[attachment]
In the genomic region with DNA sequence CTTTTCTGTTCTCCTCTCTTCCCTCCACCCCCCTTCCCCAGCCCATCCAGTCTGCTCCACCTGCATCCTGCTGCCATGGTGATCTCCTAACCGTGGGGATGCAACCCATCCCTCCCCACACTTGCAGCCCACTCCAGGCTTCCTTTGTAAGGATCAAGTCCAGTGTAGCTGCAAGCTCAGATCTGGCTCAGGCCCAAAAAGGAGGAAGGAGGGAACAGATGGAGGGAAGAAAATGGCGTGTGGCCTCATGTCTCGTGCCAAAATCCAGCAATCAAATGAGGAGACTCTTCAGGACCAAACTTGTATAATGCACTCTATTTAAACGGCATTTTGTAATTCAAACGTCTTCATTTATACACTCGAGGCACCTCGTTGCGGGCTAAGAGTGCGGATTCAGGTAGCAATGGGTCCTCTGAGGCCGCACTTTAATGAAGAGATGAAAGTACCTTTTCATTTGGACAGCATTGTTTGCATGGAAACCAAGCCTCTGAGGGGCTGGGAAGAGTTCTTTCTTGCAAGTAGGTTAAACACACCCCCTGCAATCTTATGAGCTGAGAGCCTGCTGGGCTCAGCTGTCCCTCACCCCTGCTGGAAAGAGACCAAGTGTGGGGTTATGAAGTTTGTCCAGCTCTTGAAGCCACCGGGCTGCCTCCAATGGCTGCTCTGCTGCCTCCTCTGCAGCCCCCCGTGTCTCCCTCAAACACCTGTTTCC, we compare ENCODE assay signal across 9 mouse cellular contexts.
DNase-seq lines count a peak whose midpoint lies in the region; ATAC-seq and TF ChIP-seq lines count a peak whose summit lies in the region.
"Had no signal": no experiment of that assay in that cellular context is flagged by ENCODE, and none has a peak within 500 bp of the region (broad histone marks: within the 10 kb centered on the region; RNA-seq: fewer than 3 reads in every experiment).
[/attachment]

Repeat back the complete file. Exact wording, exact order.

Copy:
In the genomic region with DNA sequence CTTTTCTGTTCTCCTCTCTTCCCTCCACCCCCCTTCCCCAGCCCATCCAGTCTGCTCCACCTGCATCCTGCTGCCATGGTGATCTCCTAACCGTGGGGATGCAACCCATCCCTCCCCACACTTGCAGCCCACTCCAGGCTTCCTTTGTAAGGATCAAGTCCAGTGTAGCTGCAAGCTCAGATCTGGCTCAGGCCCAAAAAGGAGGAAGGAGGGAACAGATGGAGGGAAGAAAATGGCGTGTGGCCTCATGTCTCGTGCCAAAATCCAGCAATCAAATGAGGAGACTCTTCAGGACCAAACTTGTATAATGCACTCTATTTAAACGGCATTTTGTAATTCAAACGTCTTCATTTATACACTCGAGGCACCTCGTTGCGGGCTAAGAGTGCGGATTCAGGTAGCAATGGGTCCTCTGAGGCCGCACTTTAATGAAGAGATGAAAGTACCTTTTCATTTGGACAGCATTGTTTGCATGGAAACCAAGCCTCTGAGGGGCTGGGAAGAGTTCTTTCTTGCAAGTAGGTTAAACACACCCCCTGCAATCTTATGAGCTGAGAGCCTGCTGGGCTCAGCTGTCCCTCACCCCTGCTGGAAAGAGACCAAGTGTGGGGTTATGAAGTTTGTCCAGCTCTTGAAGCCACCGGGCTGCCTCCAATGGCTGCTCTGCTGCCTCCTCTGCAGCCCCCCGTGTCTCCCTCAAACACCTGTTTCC, we compare ENCODE assay signal across 9 mouse cellular contexts.
DNase-seq lines count a peak whose midpoint lies in the region; ATAC-seq and TF ChIP-seq lines count a peak whose summit lies in the region.
"Had no signal": no experiment of that assay in that cellular context is flagged by ENCODE, and none has a peak within 500 bp of the region (broad histone marks: within the 10 kb centered on the region; RNA-seq: fewer than 3 reads in every experiment).